Thursday, March 14, 2013

It's like a little jewel you hold in your and and appreciate

So, what's with the whole banjo thing?

I've seen guys, like Pete Seeger, and John McCutcheon tell stories while plucking a banjo through out the entire thing. They take breaks and play actual music, but more it's really about creating this constant rhythm running through out the story. Brian Rohr does something similar with a drum (I recomend Brian's video, Eating Baba Yaga), and more recently, while I was doing a show, a guy showed up with a banjo. After I finished we started talking and he told me Abiyoyo while plucking the banjo through out.
I find this technique incedibly charming, and I feel like it's got an almost gem-like quality - it turns the story into a little sparkly thing, like a jewel that you can almost hold in your hand and enjoy.
I tried to do this with FMF, but it just didn't work with the rhythm of the story - at least not the way I want to tell it. But, I am a huge opera fan, especially Wagner's der Ring des Nibelungen, and Wagner uses a technique called Leit Motif.
Leit Motif is a technique where every important character or event gets its own musical theme. The most often used modern example of this is Star Wars (and when I say Star Wars, I mean the movie my people call Star Wars, but people today call "A New Hope"). Next time it's on TV, probably sometime this weekend (and it really doesn't matter when you read this), check it out, the most obvious example is what's called "Luke's Theme". There're this french horn that plays every time Luke Skywalker strikes a dramatic pose. Now that you know, you'll always notice.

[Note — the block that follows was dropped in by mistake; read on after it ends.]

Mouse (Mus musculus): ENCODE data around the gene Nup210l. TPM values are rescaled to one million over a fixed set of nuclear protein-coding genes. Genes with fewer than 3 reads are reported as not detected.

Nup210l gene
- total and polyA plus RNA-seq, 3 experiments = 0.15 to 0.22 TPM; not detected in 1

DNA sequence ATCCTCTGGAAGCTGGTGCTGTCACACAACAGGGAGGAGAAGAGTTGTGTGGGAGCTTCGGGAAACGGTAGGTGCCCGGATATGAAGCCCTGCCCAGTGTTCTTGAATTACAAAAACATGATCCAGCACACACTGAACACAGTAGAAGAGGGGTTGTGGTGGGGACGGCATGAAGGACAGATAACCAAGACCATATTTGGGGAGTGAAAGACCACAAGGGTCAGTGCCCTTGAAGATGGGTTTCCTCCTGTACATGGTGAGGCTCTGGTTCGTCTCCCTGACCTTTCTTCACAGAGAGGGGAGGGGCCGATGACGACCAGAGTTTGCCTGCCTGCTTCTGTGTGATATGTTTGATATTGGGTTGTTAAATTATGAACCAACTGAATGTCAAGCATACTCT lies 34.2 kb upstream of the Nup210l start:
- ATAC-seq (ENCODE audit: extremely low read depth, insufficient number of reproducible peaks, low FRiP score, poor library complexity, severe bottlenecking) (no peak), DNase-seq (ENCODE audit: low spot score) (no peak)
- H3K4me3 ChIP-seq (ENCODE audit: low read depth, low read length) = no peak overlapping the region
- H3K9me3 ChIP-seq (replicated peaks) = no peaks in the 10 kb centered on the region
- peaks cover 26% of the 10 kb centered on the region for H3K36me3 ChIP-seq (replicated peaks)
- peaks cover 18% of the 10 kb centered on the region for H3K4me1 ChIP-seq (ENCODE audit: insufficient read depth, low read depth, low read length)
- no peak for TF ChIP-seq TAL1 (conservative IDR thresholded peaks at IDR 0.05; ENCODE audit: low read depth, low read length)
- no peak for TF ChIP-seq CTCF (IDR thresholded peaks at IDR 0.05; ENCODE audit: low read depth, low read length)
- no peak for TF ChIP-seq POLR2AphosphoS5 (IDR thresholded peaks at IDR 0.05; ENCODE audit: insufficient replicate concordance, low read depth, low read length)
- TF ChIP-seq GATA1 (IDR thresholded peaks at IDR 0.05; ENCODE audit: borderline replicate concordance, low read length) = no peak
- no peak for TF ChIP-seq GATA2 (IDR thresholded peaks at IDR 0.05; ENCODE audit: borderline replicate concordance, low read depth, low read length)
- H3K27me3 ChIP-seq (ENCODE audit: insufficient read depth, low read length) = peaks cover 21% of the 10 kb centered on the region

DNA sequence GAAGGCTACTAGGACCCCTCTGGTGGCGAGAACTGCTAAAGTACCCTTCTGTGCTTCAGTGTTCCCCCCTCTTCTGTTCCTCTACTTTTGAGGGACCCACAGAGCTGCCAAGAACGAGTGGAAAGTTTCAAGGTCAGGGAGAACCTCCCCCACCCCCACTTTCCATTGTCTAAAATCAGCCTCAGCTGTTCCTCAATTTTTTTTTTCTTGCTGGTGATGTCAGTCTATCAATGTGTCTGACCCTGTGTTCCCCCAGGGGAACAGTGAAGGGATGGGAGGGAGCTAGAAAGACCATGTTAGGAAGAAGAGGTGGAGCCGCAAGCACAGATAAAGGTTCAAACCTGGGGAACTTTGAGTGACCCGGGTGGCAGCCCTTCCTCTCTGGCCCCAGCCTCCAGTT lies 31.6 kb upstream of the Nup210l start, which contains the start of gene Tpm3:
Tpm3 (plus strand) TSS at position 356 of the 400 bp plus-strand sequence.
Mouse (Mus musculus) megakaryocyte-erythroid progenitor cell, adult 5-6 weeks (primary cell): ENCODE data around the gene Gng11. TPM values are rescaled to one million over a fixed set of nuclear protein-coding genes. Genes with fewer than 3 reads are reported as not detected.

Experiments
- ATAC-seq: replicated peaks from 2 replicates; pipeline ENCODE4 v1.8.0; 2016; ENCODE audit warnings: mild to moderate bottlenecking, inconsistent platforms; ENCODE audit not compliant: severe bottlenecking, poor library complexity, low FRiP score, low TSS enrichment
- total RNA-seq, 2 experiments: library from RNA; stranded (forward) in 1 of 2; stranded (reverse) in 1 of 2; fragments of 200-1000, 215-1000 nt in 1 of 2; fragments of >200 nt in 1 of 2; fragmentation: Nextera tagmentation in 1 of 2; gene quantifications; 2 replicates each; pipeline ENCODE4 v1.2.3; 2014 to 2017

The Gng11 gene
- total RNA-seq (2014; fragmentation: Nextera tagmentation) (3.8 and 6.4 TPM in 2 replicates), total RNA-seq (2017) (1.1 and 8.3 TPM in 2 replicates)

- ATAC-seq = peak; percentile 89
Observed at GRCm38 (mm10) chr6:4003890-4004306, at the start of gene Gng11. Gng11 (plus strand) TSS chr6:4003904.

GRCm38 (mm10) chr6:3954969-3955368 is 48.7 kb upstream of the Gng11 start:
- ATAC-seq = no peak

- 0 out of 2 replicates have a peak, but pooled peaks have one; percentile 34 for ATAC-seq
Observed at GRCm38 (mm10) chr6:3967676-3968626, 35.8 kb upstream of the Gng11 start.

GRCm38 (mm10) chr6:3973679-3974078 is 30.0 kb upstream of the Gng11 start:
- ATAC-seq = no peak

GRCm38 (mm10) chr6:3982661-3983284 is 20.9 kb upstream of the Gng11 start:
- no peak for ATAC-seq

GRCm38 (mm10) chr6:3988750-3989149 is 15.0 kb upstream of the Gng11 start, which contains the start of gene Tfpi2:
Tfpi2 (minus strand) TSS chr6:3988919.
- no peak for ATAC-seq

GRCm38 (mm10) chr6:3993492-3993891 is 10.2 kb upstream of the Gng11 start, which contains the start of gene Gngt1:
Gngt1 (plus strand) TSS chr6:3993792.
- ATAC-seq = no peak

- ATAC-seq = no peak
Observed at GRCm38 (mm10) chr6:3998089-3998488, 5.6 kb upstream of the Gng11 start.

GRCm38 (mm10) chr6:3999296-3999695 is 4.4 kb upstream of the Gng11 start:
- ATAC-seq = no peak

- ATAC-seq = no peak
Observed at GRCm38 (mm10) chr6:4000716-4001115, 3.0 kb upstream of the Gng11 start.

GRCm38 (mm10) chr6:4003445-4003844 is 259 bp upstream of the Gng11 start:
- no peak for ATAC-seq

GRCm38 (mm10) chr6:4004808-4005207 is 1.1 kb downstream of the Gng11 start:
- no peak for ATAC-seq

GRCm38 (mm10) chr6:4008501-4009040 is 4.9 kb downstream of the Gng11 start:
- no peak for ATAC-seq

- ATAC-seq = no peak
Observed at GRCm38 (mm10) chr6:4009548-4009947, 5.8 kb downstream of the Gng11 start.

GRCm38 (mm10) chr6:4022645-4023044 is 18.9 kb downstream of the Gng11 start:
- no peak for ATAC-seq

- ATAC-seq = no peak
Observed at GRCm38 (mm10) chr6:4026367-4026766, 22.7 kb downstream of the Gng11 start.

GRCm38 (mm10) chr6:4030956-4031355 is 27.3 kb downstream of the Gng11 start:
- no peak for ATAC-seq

So, I thought - Leit Motif that's perfect! I can play a character's theme whenever they come or go, fading out the rhythm as I start telling again, fading it up as we move on to the next event. I think it works beautifully. And, I don't need as many songs as you would think - certain chord progressions present certain moods, so many events can be covered by plucking differrent rhtythms in different chord progressions.
It's working out pretty well, and I think it has that gem-like quality I'm looking for.